Get your hands dirty and stick at it
Get your hands dirty and stick at it
As I came into Hackbridge station by train from London Victoria, I was thrilled to see the multicolour ventilation shafts of the BedZED development come into view. Strange as that may sound, I had heard much about this eco village in South London which opened in 2002 and had not had a chance to visit. I was also really looking forward to meeting one of the instigators behind the project, Pooran Desai.
Pooran is a co-founder of BioRegional, an entrepreneurial charity which aims to show us how to live more sustainably. I wrote about Sue Riddlestone, the other co-founder, two weeks ago. One of Pooran’s most visible achievements since he and Sue set up BioRegional is the completion of BedZED which comprises 100 environmentally friendly homes, some community facilities and work spaces for 100 people.
It’s about five minutes walk from Hackbridge station to the eco-development through unremarkable suburban streets. So, as the large glass expanses on the Southern side of BedZED come into view, they seem all the more impressive. The houses are almost woven together by a maze of bridges and pathways. Parking is limited and residents are encouraged to walk or use public transport. Possibly as a result of the design of the buildings, which are quite close together with open-plan garden spaces, residents know each others names and the community spirit is strong.
I talked to Pooran across the kitchen table in his own BedZED home, just a minute or so from his desk in the BioRegional Offices. He told me that now that BedZED is complete, he realises that the impact of housing on an individual’s overall environmental footprint is sometimes over estimated. Choices which people make about transport, food and waste are all very important. Consequently, Bioregional Quintain, the property company which Pooran established in 2004 and where he now works 50% of the time, is focussed as much on long-term management of properties as their initial construction. One Brighton, is their latest development of 170 apartments. By simplifying the environmental specifications, they have managed to complete the building at the same cost of a conventional development. Now they are focussing on how they can foster community living and encourage the residents to have a low environmental impact through their lifestyles.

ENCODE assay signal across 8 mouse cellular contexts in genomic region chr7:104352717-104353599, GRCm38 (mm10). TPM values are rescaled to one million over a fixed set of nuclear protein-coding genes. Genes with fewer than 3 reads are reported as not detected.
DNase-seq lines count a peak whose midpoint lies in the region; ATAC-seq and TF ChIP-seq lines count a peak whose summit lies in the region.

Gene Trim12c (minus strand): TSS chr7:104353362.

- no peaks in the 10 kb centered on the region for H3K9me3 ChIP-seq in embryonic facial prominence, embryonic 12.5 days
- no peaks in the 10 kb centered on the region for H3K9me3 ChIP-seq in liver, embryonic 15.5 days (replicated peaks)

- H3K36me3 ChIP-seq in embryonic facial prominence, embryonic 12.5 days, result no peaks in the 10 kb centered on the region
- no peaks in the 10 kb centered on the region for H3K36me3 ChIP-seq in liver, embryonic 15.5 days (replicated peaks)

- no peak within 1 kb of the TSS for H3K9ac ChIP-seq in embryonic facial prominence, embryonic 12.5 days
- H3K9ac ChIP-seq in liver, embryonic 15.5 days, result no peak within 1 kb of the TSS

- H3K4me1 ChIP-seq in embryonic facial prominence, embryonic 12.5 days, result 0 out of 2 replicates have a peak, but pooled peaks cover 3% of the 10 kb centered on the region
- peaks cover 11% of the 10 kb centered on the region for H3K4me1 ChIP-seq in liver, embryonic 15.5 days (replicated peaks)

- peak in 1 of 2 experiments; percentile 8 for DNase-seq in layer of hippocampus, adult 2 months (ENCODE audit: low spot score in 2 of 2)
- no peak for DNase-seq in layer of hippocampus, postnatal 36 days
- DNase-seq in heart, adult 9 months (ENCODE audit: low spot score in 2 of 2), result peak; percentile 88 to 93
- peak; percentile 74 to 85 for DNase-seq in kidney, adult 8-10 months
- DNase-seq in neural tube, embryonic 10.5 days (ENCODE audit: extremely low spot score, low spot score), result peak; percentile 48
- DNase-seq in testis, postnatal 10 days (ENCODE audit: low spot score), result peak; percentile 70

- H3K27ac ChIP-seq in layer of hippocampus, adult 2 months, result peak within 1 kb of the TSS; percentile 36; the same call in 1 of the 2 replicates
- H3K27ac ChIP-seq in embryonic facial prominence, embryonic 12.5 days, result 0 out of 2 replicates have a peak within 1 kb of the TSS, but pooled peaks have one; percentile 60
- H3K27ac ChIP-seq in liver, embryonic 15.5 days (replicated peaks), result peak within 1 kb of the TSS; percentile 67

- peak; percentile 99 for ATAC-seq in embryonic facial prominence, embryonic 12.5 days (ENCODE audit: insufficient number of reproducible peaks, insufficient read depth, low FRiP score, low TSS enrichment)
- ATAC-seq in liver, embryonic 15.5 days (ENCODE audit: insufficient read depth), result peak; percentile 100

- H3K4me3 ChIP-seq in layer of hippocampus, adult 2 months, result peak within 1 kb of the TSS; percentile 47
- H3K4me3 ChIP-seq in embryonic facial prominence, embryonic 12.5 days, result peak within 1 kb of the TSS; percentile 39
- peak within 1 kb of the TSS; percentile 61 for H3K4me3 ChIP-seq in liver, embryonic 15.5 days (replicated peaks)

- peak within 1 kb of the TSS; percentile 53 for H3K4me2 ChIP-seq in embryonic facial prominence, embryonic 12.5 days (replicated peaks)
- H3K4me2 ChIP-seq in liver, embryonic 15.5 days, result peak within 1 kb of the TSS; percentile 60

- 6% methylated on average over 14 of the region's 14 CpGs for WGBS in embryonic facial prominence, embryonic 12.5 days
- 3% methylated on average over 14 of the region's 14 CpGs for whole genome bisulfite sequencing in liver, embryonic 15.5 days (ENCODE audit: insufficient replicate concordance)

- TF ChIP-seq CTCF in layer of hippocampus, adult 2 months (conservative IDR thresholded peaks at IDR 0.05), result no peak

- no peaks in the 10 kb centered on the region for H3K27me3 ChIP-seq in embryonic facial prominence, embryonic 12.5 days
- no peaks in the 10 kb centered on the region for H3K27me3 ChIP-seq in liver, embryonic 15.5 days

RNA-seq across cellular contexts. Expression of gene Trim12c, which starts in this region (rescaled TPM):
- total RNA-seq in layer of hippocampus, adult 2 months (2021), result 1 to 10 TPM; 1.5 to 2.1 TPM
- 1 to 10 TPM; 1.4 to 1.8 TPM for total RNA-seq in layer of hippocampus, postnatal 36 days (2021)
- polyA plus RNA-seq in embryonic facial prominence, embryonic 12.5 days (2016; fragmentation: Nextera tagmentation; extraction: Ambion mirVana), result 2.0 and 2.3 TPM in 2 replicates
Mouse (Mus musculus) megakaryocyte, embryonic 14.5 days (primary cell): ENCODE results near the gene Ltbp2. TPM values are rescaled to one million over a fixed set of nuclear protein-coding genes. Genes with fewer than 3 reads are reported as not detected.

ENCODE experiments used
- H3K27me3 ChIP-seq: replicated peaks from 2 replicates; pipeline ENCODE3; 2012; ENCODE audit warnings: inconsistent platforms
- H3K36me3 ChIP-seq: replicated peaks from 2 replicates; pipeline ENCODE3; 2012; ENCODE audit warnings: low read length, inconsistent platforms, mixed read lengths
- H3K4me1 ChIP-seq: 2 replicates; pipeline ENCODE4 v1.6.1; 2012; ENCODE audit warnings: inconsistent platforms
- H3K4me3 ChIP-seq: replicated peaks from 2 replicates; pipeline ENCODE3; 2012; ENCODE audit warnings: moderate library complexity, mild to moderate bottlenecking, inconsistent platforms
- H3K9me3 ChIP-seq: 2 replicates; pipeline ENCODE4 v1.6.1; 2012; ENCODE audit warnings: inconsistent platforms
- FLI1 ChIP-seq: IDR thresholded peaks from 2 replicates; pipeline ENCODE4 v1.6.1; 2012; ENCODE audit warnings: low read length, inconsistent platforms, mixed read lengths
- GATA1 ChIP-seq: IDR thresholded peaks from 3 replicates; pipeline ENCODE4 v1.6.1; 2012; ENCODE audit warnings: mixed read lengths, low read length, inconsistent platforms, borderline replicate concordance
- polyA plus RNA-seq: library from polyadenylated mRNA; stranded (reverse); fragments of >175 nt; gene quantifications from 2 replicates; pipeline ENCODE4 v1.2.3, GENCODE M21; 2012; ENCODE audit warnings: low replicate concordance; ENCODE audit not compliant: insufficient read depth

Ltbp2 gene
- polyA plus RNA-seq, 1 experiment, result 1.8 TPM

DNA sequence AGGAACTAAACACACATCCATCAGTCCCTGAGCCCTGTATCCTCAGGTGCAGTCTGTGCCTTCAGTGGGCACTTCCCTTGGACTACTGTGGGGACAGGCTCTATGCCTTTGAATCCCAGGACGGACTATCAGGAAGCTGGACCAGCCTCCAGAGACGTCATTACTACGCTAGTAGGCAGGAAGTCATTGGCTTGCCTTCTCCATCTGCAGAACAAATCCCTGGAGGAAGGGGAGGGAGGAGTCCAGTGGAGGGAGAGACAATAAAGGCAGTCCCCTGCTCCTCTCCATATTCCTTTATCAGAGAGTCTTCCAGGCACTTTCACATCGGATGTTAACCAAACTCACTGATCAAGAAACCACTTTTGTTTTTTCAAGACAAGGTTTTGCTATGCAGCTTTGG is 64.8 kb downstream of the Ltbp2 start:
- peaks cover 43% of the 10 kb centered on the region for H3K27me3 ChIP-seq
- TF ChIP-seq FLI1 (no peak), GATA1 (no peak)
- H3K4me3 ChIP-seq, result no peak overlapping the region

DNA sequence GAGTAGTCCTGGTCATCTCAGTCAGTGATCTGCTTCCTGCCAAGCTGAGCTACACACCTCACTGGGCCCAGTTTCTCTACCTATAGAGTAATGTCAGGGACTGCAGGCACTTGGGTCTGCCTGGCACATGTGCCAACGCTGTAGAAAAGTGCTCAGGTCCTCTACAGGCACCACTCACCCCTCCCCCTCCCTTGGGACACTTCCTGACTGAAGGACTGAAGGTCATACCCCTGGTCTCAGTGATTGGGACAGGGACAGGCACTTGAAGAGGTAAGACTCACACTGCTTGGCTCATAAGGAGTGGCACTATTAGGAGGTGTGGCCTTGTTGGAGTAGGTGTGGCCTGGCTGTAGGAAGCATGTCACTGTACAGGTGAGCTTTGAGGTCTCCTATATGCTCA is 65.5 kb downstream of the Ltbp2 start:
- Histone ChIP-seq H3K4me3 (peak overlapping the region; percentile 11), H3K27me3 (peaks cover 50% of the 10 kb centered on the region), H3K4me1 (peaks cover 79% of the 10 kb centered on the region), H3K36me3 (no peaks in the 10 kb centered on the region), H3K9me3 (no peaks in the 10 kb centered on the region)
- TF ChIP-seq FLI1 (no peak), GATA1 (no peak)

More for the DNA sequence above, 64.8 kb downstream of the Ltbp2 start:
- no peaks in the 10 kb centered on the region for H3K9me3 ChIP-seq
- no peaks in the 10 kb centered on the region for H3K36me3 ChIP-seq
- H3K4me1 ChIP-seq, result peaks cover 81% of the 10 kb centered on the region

As a child, Pooran told me he loved animals and wildlife. When he was about 10 years old a lesson on population growth had a big impact on him. He’s been concerned about the environment ever since. At university he studied physiology and neuroscience and then medicine for a year and a half. But Pooran questioned his career path and decided to leave. “I realised so much of health was down to lifestyle and environment, that I decided to try and make a contribution to people’s health by protecting the environment, rather than becoming a doctor.”
After leaving university Pooran spent a year “reading and working in a garden centre part-time.” He then went to work at the local environment centre, which is where he met Sue. Together they informally set up BioRegional in 1992 in a room in the local Ecology Centre and then two years later, the charity was formally established.
One of Pooran’s early successes was the BioRegional Charcoal Company. This company coordinates small British producers of charcoal so that they can supply big chains like B&Q and be competitive with imported charcoal. Their system allows local producers to supply their local stores and reduces the carbon emissions from transportation to store by 85%. The creation of a market for British charcoal also encourages sustainable management of woods in the UK.
Pooran is working on a vast number of other sustainability projects and in 2004 he was awarded an OBE for his contribution to Sustainable Development. He seemed like a good person to ask about how to make a difference and he had two key messages:
Firstly, “theories are important but in the end you need to know if things work. Practical experience is important. Get your hands dirty.” And secondly, “stick at it! If you want to make a difference you need to work at the same thing for at least 10 years to a life time. I think that people who change jobs all the time, can’t have as much of an impact.”
I expect that BioRegional will be coming up with practical solutions to our environmental crisis for some time to come.